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Saturday, November 26, 2016

Sunday, November 27, 2016 First Sunday of Advent

Psalm 122, Verse 6
For the peace of Jerusalem pray: “May those who love you prosper!

This Christmas when you make out your gift list try to give a gift to those you love that truly helps them to prosper!

Let us pray for the conversion of Jerusalem and the fullness of Christ to all mankind. Let us reflect on the catechism of the Holy Catholic Church which states:

GOD COMES TO MEET MAN

ü  50 Through an utterly free decision, God has revealed himself and given himself to man. This he does by revealing the mystery, his plan of loving goodness, formed from all eternity in Christ, for the benefit of all men. God has fully revealed this plan by sending us his beloved Son, our Lord Jesus Christ, and the Holy Spirit.
ü  51 "It pleased God, in his goodness and wisdom, to reveal himself and to make known the mystery of his will. His will was that men should have access to the Father, through Christ, the Word made flesh, in the Holy Spirit, and thus become sharers in the divine nature."
ü  52 God, who "dwells in unapproachable light", wants to communicate his own divine life to the men he freely created, in order to adopt them as his sons in his only-begotten Son.3 By revealing himself God wishes to make them capable of responding to him, and of knowing him and of loving him far beyond their own natural capacity.
ü  64 Through the prophets, God forms his people in the hope of salvation, in the expectation of a new and everlasting Covenant intended for all, to be written on their hearts. The prophets proclaim a radical redemption of the People of God, purification from all their infidelities, a salvation which will include all the nations. Above all, the poor and humble of the Lord will bear this hope. Such holy women as Sarah, Rebecca, Rachel, Miriam, Deborah, Hannah, Judith and Esther kept alive the hope of Israel's salvation. The purest figure among them is Mary.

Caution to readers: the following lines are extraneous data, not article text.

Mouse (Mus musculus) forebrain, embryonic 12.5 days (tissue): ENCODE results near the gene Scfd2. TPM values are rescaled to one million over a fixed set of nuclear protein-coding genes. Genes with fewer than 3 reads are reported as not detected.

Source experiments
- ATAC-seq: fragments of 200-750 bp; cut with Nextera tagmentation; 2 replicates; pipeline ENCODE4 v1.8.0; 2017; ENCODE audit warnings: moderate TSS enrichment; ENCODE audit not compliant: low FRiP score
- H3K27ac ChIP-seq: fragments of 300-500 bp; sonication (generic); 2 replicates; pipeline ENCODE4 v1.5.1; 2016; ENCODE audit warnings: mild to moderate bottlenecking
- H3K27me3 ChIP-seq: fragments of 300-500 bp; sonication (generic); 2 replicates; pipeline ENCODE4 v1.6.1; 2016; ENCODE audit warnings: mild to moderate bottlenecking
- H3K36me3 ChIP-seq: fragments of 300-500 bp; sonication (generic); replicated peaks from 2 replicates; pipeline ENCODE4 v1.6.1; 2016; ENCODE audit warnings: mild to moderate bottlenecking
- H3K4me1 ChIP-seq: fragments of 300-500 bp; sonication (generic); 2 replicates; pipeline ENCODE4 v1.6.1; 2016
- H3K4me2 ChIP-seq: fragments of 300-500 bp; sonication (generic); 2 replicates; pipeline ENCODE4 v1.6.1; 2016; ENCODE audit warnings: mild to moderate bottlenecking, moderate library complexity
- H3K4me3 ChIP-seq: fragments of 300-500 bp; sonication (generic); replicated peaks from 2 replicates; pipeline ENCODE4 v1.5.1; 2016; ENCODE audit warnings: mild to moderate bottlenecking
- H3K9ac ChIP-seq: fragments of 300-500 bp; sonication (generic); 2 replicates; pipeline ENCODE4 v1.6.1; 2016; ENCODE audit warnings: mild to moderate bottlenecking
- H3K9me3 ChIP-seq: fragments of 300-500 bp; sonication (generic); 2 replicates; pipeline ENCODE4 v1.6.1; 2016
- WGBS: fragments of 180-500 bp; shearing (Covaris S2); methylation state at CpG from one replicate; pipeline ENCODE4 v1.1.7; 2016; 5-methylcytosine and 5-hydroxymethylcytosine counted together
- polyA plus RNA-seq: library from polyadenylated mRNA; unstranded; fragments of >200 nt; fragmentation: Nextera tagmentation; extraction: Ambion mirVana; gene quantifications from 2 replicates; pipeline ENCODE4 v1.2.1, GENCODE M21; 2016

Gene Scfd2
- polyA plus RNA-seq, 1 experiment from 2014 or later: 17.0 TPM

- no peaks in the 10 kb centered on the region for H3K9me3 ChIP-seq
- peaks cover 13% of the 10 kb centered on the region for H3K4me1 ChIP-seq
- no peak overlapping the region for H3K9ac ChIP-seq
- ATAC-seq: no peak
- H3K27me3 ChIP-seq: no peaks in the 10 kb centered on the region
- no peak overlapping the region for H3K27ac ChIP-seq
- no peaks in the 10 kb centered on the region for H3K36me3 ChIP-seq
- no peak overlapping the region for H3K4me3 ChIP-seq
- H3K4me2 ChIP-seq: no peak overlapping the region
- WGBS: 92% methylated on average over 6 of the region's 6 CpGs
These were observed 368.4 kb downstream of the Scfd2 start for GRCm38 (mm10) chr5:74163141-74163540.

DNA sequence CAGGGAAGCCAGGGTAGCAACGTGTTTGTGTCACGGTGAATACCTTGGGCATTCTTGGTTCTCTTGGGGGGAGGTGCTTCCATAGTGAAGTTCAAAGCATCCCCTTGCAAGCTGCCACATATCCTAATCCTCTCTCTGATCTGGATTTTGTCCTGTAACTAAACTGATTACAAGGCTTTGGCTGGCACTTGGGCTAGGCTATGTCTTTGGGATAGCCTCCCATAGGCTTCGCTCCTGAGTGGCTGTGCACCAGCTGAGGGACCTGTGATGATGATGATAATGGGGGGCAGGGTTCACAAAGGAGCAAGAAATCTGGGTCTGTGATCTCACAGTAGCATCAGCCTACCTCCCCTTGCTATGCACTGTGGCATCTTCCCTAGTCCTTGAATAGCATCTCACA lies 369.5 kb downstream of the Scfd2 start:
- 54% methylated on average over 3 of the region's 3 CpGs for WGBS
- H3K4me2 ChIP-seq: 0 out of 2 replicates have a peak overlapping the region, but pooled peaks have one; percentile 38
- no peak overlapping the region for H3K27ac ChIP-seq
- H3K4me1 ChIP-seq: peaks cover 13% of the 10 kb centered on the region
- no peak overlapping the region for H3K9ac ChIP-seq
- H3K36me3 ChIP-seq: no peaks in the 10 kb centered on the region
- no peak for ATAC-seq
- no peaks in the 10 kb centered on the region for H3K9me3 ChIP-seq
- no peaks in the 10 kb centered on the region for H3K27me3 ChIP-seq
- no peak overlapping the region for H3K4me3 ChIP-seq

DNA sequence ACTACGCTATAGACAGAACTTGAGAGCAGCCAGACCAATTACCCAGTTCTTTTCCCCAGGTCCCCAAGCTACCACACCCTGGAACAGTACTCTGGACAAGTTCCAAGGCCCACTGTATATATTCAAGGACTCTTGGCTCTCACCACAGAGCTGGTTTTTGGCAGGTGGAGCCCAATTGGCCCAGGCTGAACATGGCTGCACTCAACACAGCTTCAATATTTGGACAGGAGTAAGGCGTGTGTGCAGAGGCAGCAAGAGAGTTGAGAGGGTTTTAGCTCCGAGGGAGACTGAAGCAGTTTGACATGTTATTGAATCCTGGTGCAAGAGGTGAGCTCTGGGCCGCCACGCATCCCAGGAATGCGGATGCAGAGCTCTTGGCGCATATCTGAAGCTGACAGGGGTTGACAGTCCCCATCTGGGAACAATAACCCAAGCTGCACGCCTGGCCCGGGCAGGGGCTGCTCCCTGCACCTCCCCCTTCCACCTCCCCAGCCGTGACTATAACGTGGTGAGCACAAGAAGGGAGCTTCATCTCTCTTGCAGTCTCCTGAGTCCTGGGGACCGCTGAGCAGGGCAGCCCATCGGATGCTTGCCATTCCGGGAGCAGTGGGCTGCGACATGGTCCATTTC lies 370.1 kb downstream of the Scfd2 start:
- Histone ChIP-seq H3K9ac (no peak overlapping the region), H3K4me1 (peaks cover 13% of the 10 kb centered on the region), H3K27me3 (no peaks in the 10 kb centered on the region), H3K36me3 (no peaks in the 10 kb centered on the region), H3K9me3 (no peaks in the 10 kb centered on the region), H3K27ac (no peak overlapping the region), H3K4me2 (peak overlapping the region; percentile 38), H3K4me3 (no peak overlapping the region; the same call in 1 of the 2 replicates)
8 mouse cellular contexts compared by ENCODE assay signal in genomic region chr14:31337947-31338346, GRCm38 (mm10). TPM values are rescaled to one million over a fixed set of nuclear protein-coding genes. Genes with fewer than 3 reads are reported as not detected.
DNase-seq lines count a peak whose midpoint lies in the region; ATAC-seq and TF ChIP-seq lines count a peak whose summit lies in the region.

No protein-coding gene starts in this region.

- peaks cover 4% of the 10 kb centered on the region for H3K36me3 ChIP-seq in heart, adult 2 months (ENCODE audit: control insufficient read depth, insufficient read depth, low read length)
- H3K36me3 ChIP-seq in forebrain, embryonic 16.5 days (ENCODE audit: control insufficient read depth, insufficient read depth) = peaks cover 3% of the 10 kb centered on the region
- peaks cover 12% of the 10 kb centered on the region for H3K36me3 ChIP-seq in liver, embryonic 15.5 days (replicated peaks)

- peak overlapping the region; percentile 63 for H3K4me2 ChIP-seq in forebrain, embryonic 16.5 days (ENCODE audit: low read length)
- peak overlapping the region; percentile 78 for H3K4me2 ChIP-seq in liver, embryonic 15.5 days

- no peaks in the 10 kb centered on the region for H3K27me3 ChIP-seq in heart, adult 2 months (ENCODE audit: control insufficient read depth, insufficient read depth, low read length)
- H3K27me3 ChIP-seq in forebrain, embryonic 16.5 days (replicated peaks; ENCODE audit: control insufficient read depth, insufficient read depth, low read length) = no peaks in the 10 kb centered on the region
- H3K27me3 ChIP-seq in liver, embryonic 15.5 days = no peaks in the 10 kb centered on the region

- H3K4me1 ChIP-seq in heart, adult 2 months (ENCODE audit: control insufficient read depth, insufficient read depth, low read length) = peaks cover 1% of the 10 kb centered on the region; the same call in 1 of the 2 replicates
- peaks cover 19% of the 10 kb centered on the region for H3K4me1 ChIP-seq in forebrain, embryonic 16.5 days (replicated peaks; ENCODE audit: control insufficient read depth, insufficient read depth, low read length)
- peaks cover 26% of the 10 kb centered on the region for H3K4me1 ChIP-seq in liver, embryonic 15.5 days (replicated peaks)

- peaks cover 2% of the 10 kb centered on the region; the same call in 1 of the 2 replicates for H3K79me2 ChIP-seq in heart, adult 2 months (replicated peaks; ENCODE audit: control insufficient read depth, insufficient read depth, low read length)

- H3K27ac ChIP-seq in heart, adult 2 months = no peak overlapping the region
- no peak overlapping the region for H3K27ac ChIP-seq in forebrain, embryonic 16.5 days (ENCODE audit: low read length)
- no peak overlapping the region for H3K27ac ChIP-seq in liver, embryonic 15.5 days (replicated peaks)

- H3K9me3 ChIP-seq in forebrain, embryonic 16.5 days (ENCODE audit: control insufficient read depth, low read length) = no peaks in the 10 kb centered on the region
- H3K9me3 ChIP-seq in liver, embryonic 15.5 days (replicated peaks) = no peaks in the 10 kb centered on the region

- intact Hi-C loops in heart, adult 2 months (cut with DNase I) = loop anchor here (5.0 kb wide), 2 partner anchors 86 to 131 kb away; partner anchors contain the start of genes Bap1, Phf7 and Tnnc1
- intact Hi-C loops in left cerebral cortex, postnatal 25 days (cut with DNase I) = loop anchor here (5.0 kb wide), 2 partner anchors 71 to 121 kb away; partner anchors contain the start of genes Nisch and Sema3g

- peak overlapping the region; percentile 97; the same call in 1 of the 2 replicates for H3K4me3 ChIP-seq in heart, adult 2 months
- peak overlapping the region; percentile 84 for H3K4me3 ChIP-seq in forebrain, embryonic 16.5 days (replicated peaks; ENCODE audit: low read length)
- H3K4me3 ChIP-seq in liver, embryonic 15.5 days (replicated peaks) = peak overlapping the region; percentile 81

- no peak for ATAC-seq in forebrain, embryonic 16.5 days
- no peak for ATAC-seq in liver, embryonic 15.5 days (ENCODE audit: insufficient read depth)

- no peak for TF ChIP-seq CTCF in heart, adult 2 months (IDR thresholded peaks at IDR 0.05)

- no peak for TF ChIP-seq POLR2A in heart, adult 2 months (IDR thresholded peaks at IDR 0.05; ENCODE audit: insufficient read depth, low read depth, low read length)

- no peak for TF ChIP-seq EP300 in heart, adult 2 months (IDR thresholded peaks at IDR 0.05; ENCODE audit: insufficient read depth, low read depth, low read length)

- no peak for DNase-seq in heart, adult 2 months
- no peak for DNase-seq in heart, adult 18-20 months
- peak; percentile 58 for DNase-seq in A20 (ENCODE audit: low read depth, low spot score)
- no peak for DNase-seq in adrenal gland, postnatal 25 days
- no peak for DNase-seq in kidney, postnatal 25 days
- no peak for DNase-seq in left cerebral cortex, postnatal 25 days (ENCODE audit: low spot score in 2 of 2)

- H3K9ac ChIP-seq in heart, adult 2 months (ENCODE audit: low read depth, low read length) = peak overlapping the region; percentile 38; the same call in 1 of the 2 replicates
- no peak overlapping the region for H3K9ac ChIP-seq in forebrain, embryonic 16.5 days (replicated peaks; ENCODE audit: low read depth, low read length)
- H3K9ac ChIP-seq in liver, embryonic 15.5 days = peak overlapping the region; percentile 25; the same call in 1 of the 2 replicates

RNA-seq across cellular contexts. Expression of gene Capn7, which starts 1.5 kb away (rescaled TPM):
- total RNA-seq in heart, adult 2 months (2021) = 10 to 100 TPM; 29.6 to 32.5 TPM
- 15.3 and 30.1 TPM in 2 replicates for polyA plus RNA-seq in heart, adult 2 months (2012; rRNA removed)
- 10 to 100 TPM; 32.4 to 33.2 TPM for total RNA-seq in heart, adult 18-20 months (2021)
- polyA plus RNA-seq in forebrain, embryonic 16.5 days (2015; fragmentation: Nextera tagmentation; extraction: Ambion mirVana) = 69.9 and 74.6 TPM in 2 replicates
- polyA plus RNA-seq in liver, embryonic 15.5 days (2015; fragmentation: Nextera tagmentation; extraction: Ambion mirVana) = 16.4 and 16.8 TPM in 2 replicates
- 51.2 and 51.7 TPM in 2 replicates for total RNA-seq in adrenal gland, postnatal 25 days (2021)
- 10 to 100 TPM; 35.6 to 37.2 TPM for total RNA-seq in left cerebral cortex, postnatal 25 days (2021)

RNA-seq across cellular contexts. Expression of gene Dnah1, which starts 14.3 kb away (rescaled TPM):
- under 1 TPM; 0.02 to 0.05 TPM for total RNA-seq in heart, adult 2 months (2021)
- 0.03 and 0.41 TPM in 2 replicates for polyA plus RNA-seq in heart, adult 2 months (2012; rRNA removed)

There will be no further Revelation

ü  66 "The Christian economy, therefore, since it is the new and definitive Covenant, will never pass away; and no new public revelation is to be expected before the glorious manifestation of our Lord Jesus Christ."
ü  67 Yet even if Revelation is already complete, it has not been made completely explicit; it remains for Christian faith gradually to grasp its full significance over the course of the centuries.
ü  68 By love, God has revealed himself and given himself to man. He has thus provided the definitive, superabundant answer to the questions that man asks himself about the meaning and purpose of his life.
ü  69 God has revealed himself to man by gradually communicating his own mystery in deeds and in words.
ü  70 Beyond the witness to himself that God gives in created things, he manifested himself to our first parents, spoke to them and, after the fall, promised them salvation (cf. Gen 3:15) and offered them his covenant.
ü  71 God made an everlasting covenant with Noah and with all living beings (cf. Gen 9:16). It will remain in force as long as the world lasts.
ü  72 God chose Abraham and made a covenant with him and his descendants. By the covenant God formed his people and revealed his law to them through Moses. Through the prophets, he prepared them to accept the salvation destined for all humanity.